This is the second post in a series covering how to layer FR clothing properly during colder months. Subsequent topics will include: FR outer layers for warmth and insulation, and a final, waterproof FR layer.
In our previous post on cold stress, we discussed the hazards workers face outdoors during winter months. But do you really understand the risks you and your colleagues face if you mix FR and non-FR layers of clothing together? Today, advancements in cold weather FR apparel are making safety and compliance easier than ever.
With an increase in regulation surrounding the use of personal protective equipment (PPE) and FRC, comes a higher risk of pairing incorrect clothing together in an effort to simply stay warm. In this post and the next two, we share tips and advice for layering proper flame resistant clothing together to not only keep you warm, but also safe and compliant with industry regulations and company requirements.
So how do you avoid cold stress like hypothermia, frostbite and trench foot? The first step is to look at your first layer of clothing or the inner layer that is worn against your skin.
When you wear cotton against your skin, it holds moisture from sweat then contributes to too much cooling of your body. Sweat from hard work can be trapped in certain types of clothing. When the work stops, moisture against the skin has a negative effect on comfort.
Wearing synthetic undergarments, like Under Armour, beneath your FR is dangerous. Non-FR clothing will ignite and continue to burn when exposed to flame or electric arc. Synthetic fabrics, like polyester, nylon, acetate and others can melt to your skin.
Consequently, wearing an FR outer layer over a non-FR inner layer does not provide adequate protection. Wearing a bulky FR jacket over a non-FR shirt simply provides the wearer a false sense of security. When wearing a non-FR layer under FRC, the inner layer may ignite under certain conditions. Generally, a non-FR t-shirt risks ignition during an electric arc at an energy level approximately 4 cal higher than the garment’s arc rating. Given the inherent variability in arc flash and other hazards, wearing only FR inner layers is a practical solution.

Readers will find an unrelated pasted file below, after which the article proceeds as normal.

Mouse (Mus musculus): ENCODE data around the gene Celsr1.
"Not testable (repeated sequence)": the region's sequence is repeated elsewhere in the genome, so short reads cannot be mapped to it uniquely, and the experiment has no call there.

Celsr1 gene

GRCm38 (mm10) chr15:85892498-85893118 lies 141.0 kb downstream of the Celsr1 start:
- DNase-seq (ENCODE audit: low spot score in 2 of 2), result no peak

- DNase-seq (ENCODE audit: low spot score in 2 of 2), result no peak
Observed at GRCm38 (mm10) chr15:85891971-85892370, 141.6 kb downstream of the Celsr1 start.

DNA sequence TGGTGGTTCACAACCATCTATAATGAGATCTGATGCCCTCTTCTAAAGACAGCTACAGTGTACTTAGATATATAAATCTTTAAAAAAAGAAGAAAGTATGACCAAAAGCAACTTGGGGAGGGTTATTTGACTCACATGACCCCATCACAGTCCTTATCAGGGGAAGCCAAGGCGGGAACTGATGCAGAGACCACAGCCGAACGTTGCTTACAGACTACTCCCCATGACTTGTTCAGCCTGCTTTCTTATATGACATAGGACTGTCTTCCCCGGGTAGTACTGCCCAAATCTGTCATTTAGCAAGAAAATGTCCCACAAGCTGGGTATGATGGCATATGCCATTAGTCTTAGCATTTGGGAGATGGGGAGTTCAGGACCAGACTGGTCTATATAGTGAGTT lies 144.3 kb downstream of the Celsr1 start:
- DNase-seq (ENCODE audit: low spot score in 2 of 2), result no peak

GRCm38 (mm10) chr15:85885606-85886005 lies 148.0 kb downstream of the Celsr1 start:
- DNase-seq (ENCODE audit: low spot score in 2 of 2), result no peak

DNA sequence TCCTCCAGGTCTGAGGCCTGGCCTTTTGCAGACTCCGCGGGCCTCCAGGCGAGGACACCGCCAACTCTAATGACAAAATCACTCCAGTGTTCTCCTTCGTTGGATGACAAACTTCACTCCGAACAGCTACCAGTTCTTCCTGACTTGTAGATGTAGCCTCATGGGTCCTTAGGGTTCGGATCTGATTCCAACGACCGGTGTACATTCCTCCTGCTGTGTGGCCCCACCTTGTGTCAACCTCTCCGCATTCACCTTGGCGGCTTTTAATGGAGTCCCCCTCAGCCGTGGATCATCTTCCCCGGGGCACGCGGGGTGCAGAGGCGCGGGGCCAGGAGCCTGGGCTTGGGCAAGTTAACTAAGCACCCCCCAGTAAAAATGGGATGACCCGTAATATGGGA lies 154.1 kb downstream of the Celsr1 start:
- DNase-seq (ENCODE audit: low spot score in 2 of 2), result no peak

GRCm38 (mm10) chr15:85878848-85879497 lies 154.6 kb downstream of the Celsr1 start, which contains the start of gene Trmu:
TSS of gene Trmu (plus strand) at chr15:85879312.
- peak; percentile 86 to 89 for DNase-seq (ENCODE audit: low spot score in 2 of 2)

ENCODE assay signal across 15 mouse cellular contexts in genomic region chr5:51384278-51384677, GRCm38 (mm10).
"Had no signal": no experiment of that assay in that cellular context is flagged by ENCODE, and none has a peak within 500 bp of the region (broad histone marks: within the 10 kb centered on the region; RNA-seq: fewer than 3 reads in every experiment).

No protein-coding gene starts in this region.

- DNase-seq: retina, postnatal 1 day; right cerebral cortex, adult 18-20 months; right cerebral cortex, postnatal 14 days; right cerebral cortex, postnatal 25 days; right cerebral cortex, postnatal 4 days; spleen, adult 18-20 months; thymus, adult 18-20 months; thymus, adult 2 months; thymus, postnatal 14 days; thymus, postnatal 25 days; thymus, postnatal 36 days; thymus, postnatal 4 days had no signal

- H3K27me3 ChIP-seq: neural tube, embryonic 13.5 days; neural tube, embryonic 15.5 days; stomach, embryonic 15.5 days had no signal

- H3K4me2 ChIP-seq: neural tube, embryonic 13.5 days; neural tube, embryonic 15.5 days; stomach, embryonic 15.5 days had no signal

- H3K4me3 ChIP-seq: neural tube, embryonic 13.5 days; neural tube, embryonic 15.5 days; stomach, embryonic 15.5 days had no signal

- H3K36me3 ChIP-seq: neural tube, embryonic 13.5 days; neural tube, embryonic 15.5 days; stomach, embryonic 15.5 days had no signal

Keeping that in mind, workers and safety managers typically look at a standard (i.e. NFPA 70E) for protective ratings in terms of one protective garment even though the standard clearly suggests layering garments to achieve required Hazard Risk Category (HRC) and Arc Thermal Protective Value (ATPV) ratings.
Extreme outdoor adventurers know that moisture management is critical for staying warm in cold weather. If you work hard and sweat, non-moisture-wicking fabrics will hold the water against your skin and can make you uncomfortably cold. Moisture-wicking garments worn next to your skin help regulate your body temperature by moving perspiration and moisture away from your skin, allowing it to dry quickly. Staying dry is not only a matter of comfort, but also essential in avoiding hypothermia, or other types of cold stress, in winter weather.
By choosing FRC that offers wicking and fast-drying capabilities, or by changing your inner layer between jobs, you can keep the layer of clothing next to your skin dry. When your inner-most layer of FR is dry, you will be much warmer and more comfortable.
Some FR options workers have now that were not previously available include FR treated knits, such as sweatshirts, mock turtlenecks and Henleys. In general, knit garments allow more movement than woven fabrics (i.e. canvas, denim, twill). Below are some examples of FR inner layers available from Tyndale!
Contact your Tyndale sales manager today to add these products to your program! Stay tuned for information on FR outer layers for warmth and insulation and, if needed, how to add a final layer of waterproof FR clothing.